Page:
Offshore wind: Producing enough offshore wind to power every home, quadrupling how much we produce to 40GW by 2030, supporting up to 60,000 jobs. Hard one to mark as insufficient work has been done on the impact on mammals and fish, so given the uncertainties, 5.

Hydrogen: Working with industry aiming to generate 5GW of low carbon hydrogen production capacity by 2030 for industry, transport, power and homes, and aiming to develop the first town heated entirely by hydrogen by the end of the decade. Hydrogen is quiet: 10

Nuclear: Advancing nuclear as a clean energy source, across large scale nuclear and developing the next generation of small and advanced reactors, which could support 10,000 jobs. Nuclear plants once up and running are silent neighbours but there can be noise disturbance during construction, so 9.

Electric vehicles: Backing our world-leading car manufacturing bases including in the West Midlands, North East and North Wales to accelerate the transition to electric vehicles, and transforming our national infrastructure to better support electric vehicles. Cuts traffic noise dramatically at lower speeds but not so at higher speeds where tyre noise predominates, 7.

Public transport, cycling and walking: Making cycling and walking more attractive ways to travel and investing in zero-emission public transport of the future. Essential to reduce car use but probably requires road pricing (which is not mentioned) as well to get meaningful reduction, 7.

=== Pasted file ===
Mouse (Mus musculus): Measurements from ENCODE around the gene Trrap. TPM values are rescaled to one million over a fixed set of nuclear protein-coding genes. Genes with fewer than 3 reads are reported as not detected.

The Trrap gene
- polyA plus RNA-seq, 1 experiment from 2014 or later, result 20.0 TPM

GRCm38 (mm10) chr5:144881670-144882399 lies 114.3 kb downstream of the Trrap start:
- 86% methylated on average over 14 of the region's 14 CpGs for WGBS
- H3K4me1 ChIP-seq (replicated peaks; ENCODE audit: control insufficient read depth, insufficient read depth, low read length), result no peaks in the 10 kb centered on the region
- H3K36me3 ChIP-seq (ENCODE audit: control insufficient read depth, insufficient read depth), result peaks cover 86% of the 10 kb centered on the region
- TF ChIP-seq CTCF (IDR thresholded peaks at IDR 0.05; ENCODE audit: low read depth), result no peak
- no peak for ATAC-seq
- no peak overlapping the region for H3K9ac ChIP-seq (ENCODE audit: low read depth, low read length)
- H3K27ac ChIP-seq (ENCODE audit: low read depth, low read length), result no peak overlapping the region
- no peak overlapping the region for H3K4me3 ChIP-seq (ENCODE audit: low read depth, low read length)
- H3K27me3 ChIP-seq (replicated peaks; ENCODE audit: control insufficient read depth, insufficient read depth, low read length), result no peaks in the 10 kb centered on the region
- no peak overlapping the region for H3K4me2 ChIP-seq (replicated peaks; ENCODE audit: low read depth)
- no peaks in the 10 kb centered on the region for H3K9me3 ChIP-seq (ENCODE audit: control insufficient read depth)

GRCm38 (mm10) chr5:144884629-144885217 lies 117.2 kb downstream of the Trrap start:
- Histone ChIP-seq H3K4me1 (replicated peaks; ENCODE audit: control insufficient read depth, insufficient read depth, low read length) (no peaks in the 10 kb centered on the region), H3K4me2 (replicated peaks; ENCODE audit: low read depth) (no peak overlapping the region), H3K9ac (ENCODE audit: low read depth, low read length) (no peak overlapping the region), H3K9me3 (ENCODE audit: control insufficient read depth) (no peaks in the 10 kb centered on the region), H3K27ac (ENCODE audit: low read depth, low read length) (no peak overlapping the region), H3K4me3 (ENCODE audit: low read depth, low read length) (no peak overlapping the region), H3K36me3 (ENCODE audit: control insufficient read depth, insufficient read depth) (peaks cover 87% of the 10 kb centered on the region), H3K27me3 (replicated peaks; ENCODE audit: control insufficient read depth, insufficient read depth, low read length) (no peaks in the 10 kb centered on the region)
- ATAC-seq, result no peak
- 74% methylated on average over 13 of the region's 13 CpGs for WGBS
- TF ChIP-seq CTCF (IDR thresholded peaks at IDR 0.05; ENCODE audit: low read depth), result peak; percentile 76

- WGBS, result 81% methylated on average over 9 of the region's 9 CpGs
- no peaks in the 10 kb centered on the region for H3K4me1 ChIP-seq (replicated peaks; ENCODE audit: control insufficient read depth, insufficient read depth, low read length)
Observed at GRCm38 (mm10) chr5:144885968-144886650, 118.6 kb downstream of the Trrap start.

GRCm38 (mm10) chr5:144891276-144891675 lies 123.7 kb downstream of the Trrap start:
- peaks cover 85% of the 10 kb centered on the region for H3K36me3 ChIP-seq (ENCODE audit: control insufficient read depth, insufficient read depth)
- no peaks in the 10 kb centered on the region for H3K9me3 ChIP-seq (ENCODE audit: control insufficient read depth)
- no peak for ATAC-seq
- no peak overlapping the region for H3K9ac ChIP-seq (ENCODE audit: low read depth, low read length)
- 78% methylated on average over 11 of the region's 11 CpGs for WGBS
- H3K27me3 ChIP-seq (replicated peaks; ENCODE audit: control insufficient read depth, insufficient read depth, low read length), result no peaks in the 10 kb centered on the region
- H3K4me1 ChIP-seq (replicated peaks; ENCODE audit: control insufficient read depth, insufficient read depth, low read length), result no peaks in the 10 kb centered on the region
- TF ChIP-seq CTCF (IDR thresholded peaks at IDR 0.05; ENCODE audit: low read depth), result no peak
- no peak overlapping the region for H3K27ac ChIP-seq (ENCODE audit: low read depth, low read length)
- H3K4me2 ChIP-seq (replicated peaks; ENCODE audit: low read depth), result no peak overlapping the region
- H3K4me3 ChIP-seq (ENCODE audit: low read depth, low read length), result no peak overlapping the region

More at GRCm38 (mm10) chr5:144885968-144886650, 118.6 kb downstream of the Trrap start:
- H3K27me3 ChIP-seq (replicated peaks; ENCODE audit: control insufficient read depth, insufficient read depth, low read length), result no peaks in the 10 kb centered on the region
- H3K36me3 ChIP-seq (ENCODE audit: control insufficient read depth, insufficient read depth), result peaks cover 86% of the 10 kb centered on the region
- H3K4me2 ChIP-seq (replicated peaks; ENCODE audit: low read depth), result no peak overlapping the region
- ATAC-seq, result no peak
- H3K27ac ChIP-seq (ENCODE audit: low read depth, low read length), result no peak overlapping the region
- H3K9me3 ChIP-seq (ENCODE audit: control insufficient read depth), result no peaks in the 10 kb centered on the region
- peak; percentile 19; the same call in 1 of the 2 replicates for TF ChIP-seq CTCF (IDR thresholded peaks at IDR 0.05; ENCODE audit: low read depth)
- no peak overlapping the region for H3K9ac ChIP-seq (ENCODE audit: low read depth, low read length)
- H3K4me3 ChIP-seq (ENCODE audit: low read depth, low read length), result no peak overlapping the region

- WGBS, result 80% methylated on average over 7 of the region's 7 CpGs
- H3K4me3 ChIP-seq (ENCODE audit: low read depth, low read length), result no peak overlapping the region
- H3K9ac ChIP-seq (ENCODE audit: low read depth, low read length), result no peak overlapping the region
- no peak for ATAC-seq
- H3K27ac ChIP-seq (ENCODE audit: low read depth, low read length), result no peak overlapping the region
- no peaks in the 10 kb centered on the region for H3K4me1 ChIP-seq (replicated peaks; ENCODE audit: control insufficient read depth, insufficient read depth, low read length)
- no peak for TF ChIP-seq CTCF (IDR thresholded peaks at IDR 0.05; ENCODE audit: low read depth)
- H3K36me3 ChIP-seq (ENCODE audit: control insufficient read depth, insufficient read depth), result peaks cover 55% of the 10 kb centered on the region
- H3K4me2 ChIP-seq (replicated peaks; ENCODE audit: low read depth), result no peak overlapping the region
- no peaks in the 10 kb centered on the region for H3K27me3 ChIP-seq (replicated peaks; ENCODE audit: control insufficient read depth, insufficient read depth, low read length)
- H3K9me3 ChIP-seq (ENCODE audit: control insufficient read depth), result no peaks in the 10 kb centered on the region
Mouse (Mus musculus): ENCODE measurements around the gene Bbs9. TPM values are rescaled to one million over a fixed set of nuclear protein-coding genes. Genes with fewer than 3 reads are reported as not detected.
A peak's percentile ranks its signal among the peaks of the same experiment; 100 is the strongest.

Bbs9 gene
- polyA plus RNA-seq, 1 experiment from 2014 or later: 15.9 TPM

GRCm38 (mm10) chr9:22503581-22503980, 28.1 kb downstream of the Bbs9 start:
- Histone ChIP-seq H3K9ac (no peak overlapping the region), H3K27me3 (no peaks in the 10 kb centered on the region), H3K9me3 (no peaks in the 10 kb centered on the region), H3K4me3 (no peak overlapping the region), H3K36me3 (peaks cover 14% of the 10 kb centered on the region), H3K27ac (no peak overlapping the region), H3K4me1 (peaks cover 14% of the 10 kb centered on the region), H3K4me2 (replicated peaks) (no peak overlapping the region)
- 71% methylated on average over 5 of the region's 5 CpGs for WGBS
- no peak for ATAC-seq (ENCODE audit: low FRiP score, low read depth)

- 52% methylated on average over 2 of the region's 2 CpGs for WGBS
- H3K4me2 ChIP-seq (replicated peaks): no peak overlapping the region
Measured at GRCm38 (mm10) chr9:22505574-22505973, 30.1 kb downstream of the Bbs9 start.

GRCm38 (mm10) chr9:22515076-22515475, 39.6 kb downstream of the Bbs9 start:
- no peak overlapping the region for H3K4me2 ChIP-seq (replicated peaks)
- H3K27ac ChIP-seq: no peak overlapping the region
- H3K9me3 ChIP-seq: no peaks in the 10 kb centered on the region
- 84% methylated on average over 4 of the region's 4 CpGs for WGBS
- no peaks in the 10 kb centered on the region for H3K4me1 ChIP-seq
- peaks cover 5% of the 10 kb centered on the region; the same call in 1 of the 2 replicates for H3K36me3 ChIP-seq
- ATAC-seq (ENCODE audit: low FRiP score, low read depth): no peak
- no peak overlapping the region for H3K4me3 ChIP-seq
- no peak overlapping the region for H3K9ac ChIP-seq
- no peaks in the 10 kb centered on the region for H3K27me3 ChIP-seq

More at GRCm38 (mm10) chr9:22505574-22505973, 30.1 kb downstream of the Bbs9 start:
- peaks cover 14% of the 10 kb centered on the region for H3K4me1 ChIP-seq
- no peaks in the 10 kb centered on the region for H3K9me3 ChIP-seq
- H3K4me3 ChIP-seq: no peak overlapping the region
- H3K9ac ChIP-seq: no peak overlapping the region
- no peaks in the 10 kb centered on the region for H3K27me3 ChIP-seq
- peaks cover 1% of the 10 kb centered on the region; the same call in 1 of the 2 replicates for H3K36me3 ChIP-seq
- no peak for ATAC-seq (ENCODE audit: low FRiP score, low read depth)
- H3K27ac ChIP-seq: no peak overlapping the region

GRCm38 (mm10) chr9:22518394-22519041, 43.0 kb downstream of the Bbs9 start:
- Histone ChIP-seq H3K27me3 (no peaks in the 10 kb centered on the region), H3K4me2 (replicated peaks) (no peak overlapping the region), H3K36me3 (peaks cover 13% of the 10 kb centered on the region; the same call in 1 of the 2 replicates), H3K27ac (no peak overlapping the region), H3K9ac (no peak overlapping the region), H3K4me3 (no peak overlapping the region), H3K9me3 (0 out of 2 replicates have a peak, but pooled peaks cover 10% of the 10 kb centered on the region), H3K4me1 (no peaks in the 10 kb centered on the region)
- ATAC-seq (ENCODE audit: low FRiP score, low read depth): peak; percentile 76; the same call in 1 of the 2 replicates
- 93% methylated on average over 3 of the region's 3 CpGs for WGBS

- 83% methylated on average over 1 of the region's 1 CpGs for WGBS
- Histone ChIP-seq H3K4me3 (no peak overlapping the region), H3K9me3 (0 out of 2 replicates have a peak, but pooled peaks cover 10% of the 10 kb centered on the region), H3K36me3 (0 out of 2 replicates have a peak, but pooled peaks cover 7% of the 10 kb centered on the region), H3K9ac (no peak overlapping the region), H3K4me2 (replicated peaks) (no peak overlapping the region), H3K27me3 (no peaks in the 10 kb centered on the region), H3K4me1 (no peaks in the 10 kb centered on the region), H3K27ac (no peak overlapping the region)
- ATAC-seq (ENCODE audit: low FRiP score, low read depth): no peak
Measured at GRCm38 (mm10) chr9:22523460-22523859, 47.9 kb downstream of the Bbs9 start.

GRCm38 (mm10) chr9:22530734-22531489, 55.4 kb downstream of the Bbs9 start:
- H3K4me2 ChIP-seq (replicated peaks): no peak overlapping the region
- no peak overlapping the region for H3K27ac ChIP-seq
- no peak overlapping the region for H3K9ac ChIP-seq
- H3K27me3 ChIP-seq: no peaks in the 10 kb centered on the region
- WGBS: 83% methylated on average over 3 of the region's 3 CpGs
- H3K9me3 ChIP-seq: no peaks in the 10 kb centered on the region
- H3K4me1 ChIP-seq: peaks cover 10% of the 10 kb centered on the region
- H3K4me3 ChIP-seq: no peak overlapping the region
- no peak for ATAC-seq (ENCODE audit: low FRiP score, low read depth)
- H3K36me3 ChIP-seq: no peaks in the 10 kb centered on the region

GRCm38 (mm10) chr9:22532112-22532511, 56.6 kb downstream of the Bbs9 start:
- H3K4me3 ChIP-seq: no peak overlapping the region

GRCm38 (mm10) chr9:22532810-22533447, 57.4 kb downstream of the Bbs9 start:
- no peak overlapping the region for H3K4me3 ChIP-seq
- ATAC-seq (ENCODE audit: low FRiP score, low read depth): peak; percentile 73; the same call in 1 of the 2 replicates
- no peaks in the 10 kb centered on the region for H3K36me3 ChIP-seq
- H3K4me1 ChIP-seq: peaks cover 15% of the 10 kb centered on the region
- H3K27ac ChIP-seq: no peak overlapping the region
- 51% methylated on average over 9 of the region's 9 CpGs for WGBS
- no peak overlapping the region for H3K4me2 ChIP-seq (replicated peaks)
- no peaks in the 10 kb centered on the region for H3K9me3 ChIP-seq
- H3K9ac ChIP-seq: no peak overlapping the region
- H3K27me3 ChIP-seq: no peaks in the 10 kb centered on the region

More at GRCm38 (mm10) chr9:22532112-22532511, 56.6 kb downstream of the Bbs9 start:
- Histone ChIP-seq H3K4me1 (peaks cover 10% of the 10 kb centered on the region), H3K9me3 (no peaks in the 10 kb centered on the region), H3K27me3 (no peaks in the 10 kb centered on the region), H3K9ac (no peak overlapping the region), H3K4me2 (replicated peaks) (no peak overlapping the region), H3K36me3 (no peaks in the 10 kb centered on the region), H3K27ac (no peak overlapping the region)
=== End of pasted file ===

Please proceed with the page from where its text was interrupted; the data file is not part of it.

Jet Zero and greener maritime: Supporting difficult-to-decarbonise industries to become greener through research projects for zero-emission planes and ships. There is no guarantee that zero-emissions planes will be quieter; shipping is the main cause of noise in the oceans but engines are not the main cause of it; on their own greener fuels will do little to improve noise, so 3

Homes and public buildings: Making our homes, schools and hospitals greener, warmer and more energy efficient, whilst creating 50,000 jobs by 2030, and a target to install 600,000 heat pumps every year by 2028. Despite claims by some manufacturers that heat pumps are quiet, real noise concerns remain: 0; Hydrogen boilers would be quiet: 10; Thermal insulation doesn't focus on noise: 2